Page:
George Wythe, a lesser-known founding father, is one of the town’s most famous and intriguing inhabitants. President Thomas Jefferson called him “one of the greatest men of the age” and the “pride of the institution,” referring to Wythe’s role as the first law professor in America, at the College of William & Mary.
Wythe hailed from a Quaker family, which had religious objections to slavery. His great-grandfather was an early opponent of slavery who worked as a missionary minister for the Church of England in the American colonies.
Wythe signed the Declaration of Independence by placing his name at the designated top spot his peers left for him, a symbol of respect and reverence.
But the drama surrounding Wythe’s death made headlines on both sides of the Atlantic and showed how race and slavery permeated every aspect of life in Virginia in those days.
Wythe ate a meal of milk and strawberries on the evening of May 24, 1806, and told his friend that he woke up feeling ill the next morning. He famously said “I am murdered,” a rare use of the present-tense in case of murder, according to a letter written by William DuVal to Thomas Jefferson.
Two days later, Wythe’s great-nephew, George Sweeney Jr., a known gambler, attempted to cash a $100 check signed by Wythe at the Bank of Virginia. The teller became suspicious that the check was forged and contacted the police.
The evidence against Sweeney Jr. grew through eyewitness testimonies by multiple slaves. One of the jailer’s slaves discovered a package of arsenic in the garden next to the jail after Sweeney Jr. was arrested. And one of Wythe’s slaves saw Sweeney Jr. chopping something in Wythe’s workshop, staining an ax yellow – the color of arsenic.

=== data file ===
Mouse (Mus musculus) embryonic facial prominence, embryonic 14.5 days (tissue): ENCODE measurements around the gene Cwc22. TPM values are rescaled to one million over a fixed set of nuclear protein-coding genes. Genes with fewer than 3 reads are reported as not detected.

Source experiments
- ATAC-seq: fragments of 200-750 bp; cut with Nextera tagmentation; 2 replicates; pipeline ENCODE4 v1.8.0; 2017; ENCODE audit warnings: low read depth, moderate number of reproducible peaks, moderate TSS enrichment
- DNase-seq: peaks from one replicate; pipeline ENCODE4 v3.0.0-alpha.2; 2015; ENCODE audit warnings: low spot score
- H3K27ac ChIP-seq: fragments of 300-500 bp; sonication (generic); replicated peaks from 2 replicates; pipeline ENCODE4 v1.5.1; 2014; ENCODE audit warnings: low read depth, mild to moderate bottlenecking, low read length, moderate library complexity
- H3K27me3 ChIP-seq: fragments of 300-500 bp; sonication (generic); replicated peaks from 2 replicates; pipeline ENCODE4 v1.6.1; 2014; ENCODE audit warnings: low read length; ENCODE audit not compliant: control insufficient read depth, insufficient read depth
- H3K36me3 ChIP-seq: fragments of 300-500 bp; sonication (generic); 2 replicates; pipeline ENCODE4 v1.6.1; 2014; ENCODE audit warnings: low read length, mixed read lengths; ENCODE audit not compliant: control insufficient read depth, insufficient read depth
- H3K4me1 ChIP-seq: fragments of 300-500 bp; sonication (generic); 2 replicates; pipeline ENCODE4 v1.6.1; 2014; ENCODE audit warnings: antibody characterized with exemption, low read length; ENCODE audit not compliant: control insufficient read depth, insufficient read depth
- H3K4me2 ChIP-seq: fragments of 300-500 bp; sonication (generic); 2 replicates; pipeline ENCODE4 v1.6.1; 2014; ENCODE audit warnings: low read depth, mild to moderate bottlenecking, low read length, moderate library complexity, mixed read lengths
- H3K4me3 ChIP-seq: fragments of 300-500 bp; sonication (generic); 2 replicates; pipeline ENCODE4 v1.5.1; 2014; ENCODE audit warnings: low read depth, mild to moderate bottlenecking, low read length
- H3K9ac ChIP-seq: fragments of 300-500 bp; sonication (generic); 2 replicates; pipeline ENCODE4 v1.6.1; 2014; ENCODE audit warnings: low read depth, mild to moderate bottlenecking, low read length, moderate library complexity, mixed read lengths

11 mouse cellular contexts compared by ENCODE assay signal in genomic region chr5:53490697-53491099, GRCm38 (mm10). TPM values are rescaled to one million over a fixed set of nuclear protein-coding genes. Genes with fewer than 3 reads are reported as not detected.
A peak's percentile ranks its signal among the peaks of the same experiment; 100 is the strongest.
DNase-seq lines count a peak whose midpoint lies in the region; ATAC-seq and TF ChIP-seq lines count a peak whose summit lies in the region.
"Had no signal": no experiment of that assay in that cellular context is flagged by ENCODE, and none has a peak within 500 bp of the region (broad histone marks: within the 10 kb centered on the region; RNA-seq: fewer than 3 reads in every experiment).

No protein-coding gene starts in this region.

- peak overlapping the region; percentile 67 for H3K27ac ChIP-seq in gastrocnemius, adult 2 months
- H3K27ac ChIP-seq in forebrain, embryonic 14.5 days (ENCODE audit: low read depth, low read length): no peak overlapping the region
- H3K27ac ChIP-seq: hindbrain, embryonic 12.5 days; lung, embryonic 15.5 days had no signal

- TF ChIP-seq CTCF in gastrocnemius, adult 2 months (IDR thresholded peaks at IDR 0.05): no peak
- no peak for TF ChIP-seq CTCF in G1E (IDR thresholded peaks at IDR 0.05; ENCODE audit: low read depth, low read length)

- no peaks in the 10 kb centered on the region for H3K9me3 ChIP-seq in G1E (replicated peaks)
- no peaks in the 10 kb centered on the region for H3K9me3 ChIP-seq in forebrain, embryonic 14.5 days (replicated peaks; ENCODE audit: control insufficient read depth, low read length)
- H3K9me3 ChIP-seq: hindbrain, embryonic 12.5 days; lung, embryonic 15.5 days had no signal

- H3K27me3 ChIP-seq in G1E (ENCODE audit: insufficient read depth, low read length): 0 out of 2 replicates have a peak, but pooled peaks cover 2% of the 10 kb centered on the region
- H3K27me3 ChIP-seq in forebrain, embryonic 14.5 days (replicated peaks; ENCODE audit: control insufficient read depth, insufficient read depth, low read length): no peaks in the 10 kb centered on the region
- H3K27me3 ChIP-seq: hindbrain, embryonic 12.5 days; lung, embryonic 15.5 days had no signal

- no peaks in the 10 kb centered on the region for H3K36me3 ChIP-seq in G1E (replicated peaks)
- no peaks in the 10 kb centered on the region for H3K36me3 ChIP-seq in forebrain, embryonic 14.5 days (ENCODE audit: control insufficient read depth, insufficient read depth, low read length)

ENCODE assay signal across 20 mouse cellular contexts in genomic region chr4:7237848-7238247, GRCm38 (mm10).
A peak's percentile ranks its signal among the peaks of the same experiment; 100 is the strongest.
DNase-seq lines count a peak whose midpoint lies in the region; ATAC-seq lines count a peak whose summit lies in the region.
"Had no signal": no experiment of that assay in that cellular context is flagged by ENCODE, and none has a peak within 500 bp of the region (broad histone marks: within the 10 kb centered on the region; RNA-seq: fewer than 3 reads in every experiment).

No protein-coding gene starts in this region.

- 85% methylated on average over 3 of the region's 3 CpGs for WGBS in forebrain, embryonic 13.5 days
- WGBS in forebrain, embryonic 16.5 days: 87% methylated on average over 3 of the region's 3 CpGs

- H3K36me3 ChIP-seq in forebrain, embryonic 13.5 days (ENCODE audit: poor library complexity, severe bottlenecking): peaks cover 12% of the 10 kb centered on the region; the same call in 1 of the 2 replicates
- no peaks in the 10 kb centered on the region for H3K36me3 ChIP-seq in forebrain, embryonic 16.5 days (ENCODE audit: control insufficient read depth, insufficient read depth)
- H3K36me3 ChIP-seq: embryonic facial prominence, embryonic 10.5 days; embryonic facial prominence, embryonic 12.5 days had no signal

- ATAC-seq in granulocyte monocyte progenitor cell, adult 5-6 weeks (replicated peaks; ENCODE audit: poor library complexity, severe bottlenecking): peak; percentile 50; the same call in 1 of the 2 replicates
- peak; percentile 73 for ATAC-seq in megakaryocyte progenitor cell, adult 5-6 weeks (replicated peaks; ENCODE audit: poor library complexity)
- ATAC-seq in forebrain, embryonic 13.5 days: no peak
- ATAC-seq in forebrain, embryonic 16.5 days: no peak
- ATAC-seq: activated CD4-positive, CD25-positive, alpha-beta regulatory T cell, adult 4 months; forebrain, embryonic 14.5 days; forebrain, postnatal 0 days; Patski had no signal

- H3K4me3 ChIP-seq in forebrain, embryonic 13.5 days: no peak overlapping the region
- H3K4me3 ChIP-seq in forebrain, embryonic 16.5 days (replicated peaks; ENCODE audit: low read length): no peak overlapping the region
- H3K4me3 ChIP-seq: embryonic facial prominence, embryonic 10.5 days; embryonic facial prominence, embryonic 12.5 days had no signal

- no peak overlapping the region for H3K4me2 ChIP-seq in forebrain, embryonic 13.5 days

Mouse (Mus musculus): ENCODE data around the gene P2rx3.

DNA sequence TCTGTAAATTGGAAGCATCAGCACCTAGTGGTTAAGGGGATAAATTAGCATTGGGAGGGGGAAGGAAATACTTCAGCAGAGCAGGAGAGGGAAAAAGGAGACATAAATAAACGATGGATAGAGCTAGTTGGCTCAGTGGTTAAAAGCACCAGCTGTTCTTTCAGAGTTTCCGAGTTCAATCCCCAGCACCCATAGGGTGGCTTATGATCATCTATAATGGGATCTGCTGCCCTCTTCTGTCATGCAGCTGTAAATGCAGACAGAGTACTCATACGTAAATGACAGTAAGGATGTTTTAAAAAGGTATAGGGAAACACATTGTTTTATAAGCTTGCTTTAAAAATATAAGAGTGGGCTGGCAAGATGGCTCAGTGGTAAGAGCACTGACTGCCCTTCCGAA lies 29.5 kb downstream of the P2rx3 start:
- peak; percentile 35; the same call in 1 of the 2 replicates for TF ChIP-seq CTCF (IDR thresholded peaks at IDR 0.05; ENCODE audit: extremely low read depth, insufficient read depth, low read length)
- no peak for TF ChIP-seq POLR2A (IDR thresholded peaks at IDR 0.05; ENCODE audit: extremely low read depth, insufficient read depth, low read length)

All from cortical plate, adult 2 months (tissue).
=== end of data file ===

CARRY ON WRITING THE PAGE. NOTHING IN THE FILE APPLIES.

Wythe knew who had killed him. He disinherited Sweeney by amending his will from his death bed. Sweeney was tried before the Richmond Hustings Court a few weeks after Wythe’s death.
But Sweeney escaped conviction for the murder, because each of the key witnesses against him were slaves. Virginia law, at the time, barred slaves from testifying. So Wythe’s best witnesses, his own household help, could not verify that they had seen Sweeney cutting up the mysterious yellow substance, because that were not free.
And it was Wythe himself who had drafted the law banning enslaved persons from testifying in court.
Thomas Jefferson and Edmund Randolph, former U.S. secretary of state, followed the case with intense interest, as shown by letters and diaries.
The jury convicted Sweeney not of murder, but of forgery of the checks and he was sentenced to an hour in the public pillory and six months in prison. The pillory is a uncomfortable device that holds a person in stooped-over position and secures his hands, so he cannot defend himself against blows, was designed for public humiliation of wrongdoers.
The judge later closed the loopholes that Sweeney’s lawyers used to get him a lighter forgery sentence by passing the “ACT to punish certain thefts and forgeries,” which specified the crime of forgery against the Bank of Virginia.
Virginia law was later reformed to allow the testimony of enslaved persons and, after the U.S. civil war, African-Americans began serving on juries and as judges.